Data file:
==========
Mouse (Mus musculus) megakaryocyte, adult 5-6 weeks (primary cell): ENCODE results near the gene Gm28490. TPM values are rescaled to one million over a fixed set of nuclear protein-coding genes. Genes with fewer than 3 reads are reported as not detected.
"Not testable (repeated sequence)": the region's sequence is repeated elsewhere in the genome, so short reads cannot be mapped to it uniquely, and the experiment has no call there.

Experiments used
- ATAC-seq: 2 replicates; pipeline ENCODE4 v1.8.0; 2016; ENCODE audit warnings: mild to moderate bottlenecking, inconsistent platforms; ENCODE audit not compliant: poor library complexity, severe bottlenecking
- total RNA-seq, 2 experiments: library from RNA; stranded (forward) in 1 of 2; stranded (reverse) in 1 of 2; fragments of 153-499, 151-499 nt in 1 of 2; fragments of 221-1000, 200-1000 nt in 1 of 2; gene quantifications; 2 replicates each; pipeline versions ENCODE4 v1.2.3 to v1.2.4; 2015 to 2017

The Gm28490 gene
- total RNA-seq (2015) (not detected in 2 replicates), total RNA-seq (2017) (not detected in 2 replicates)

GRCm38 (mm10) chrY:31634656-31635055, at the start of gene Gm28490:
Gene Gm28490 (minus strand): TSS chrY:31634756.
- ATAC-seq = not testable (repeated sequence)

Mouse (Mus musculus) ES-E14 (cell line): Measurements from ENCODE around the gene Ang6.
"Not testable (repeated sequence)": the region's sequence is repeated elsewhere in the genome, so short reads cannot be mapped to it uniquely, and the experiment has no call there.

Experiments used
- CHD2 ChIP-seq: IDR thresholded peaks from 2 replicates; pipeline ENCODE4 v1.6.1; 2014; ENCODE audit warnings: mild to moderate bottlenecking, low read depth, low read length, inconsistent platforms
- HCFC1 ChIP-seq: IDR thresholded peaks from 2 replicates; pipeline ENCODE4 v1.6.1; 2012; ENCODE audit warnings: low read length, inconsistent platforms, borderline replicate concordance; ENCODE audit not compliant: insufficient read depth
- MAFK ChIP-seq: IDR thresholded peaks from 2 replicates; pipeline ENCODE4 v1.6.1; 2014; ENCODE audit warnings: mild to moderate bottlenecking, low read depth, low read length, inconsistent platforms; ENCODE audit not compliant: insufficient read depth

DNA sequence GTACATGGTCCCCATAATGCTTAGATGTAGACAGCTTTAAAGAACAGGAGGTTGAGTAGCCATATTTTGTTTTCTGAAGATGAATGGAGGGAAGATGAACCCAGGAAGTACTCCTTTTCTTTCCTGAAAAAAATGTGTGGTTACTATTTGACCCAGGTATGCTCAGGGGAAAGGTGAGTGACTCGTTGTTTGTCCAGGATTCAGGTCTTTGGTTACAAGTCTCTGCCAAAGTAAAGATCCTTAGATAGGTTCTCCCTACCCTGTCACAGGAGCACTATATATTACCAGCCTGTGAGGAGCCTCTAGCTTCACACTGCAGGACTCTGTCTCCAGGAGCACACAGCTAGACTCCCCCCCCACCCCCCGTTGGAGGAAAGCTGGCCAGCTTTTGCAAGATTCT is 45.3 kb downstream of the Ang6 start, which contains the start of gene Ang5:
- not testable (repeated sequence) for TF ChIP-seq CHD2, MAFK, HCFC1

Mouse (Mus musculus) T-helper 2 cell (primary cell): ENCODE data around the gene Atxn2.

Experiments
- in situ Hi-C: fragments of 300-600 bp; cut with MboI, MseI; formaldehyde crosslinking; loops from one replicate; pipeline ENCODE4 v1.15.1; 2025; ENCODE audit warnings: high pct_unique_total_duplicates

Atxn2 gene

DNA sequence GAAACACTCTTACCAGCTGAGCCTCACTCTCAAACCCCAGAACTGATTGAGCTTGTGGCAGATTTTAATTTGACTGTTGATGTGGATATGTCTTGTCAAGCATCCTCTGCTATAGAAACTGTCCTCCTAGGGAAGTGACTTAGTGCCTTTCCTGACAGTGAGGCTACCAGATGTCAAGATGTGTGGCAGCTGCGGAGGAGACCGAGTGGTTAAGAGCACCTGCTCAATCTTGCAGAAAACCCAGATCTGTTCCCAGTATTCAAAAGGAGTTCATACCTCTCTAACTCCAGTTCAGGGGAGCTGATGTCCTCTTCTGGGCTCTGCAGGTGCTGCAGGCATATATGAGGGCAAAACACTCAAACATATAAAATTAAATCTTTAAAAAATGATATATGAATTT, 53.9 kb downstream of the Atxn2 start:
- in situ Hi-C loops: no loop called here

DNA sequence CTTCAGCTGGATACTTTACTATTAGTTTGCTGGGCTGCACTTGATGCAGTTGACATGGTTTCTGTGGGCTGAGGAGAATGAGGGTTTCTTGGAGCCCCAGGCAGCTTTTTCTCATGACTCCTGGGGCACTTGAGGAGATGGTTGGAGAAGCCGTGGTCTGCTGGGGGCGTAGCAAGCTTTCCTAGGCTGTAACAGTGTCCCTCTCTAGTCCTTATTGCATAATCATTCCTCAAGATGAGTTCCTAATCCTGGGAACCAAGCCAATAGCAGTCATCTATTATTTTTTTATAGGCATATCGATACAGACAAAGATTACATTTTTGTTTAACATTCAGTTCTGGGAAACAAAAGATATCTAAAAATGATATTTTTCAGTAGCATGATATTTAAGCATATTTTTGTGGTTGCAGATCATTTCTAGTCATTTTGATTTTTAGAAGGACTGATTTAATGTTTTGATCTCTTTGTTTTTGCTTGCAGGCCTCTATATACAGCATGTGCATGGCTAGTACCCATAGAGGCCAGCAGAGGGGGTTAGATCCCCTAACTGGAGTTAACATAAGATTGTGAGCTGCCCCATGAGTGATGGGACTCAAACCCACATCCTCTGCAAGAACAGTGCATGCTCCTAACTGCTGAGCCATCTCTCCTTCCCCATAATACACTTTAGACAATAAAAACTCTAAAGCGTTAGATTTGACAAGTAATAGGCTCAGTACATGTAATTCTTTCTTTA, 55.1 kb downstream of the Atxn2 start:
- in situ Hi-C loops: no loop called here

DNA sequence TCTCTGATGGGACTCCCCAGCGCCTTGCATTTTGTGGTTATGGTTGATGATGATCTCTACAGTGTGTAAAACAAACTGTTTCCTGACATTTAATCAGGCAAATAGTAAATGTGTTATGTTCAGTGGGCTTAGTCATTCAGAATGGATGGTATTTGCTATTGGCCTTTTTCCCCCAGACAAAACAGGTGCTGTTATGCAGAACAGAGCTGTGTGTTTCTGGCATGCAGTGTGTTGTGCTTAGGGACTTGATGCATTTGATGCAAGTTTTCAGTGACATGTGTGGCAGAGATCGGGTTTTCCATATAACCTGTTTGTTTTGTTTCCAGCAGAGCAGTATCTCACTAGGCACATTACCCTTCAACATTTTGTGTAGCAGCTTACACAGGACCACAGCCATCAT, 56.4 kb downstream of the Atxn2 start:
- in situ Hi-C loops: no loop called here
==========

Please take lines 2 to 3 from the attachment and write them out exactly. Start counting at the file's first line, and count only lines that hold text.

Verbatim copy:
"Not testable (repeated sequence)": the region's sequence is repeated elsewhere in the genome, so short reads cannot be mapped to it uniquely, and the experiment has no call there.

Experiments used